Sunset behind my childhood home
Of course some restless spirits long for other lands to settle, don’t they? Like modern-day pioneers they set their sights on faraway horizons, somewhere past the trail of the sun. They leave their beloved ones far behind as they drive off in wagon trains which look like Dodge pickup trucks. They’re headed for some place new, some place just beyond their heart’s familiarity.
Barry and I were some of those modern pioneers and we headed north, north, north to the woods. We drove more than five hundred miles north of those corn fields and settled in the north woods of Michigan’s Upper Peninsula back in the late 1970′s. The land of trees and more trees and, yes, more trees.
Posted in September 2012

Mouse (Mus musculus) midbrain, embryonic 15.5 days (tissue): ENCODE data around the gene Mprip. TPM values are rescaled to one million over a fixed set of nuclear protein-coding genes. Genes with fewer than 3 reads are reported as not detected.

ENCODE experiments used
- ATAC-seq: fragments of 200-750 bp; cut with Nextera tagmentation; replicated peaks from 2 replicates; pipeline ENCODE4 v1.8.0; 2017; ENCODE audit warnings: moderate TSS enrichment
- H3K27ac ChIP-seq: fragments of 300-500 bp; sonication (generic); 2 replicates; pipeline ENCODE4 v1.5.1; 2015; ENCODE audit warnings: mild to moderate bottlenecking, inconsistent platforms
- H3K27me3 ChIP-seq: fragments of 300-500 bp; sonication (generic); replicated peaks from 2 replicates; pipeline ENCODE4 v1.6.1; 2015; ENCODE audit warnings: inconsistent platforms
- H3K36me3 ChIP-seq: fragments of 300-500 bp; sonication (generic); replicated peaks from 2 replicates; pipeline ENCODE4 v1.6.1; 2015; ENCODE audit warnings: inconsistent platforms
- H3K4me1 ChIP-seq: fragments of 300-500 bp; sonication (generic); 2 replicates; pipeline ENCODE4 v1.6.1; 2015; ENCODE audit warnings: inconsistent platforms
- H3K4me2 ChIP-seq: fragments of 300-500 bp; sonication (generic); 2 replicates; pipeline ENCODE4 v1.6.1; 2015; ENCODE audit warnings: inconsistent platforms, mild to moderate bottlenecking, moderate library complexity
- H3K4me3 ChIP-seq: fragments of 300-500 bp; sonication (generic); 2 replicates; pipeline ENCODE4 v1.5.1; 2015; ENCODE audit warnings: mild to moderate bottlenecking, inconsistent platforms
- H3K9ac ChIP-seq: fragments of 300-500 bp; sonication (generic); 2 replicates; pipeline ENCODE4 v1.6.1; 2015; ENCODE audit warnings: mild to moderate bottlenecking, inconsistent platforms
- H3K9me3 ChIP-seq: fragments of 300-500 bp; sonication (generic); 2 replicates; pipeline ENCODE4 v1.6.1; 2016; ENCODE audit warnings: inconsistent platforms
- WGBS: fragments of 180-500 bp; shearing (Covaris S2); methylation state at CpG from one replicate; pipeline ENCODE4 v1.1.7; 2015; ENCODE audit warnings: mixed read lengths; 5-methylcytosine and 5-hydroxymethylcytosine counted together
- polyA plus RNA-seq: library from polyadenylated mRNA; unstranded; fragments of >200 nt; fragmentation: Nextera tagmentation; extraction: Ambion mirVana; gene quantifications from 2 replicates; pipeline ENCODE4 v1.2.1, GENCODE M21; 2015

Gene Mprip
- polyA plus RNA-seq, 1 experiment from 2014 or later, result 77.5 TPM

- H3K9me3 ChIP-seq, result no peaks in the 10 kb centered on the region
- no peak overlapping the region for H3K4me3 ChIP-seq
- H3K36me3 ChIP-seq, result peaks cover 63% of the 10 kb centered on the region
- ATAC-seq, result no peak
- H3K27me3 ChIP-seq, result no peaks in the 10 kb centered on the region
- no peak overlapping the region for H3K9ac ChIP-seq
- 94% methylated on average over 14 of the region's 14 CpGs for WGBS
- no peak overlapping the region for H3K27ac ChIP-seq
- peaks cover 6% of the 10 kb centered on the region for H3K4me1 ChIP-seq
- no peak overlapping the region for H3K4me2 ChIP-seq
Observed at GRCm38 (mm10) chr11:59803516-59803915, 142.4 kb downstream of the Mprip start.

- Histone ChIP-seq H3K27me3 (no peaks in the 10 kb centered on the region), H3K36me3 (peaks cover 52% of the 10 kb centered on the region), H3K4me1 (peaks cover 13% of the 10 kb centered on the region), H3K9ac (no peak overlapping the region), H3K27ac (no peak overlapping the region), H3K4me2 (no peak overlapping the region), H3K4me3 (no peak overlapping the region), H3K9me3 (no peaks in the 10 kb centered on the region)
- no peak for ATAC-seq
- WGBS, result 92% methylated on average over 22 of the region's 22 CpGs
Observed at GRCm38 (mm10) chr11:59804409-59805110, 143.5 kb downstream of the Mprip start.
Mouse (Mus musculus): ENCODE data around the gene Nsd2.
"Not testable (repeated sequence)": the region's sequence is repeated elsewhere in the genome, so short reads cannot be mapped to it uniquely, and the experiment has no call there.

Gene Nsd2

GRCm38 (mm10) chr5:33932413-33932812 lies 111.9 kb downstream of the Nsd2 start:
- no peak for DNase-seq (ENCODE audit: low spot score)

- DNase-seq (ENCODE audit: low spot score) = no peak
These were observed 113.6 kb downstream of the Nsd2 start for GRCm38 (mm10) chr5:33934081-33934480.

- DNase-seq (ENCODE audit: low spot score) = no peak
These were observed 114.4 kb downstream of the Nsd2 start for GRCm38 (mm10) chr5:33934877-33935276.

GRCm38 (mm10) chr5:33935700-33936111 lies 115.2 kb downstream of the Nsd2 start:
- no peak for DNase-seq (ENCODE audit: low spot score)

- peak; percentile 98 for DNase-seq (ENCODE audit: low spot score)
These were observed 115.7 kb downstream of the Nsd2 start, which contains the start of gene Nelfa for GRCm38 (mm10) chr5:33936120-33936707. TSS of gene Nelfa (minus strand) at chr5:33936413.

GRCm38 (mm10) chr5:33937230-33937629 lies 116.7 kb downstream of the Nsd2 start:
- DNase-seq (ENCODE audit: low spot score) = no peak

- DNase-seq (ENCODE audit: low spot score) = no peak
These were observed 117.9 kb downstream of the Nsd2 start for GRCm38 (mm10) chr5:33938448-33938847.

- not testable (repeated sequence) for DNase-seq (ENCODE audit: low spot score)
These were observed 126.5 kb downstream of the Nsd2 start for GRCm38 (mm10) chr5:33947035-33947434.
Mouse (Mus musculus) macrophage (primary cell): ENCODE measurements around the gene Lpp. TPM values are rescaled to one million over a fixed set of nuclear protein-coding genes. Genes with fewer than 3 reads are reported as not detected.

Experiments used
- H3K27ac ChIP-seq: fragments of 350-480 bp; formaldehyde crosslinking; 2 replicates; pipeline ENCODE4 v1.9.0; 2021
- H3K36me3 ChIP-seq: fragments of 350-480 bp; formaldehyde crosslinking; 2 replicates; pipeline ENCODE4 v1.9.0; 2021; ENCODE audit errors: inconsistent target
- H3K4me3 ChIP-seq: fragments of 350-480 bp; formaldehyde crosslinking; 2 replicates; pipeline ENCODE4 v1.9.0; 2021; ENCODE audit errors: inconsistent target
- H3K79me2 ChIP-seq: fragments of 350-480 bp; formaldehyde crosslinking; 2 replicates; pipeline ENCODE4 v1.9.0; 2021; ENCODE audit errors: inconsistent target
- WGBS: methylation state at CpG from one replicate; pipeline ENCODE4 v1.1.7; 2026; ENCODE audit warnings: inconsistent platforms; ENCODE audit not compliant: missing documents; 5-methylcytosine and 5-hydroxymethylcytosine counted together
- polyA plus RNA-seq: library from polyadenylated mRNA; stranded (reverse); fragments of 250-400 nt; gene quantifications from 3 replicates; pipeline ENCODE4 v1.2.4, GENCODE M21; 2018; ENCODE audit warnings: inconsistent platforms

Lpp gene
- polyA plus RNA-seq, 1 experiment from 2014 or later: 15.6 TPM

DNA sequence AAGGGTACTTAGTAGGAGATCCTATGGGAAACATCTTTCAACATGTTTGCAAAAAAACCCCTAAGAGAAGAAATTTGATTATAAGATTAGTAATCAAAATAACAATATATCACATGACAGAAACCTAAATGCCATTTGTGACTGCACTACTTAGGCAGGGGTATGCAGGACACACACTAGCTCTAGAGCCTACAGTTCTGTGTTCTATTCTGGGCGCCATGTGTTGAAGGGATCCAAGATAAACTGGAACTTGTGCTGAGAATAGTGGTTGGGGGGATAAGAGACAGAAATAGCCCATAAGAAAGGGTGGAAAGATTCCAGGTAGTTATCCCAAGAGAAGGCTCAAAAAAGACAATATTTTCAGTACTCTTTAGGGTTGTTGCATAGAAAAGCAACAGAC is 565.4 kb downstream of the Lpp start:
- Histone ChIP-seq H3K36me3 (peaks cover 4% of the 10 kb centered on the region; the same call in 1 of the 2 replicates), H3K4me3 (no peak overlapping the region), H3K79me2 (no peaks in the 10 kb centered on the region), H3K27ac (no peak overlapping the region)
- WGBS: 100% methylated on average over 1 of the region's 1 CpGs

Tagged bear, forest, life, little house in the big woods, nature, outdoors, personal, reflection, thoughts, Upper Peninsula, woods, writing
I speak for the trees. For the woods. For the forests.
Does everyone remember what the Lorax proclaimed in the famous Dr. Seuss book?
Sure, you remember.
He solemnly said, “I am the Lorax, I speak for the trees.”
This blog is ditto what the Lorax said so mightily.
Today I am joining hands with the Lorax and bravely echoing his sincerity: I am Kathy and I speak for the trees.
Leaf caught in bark.
Posted in April 2012
Tagged Arbor Day, Dr. Seuss, forest, life, Native American, nature, The Lorax, thoughts, trees, Upper Peninsula, woods, writing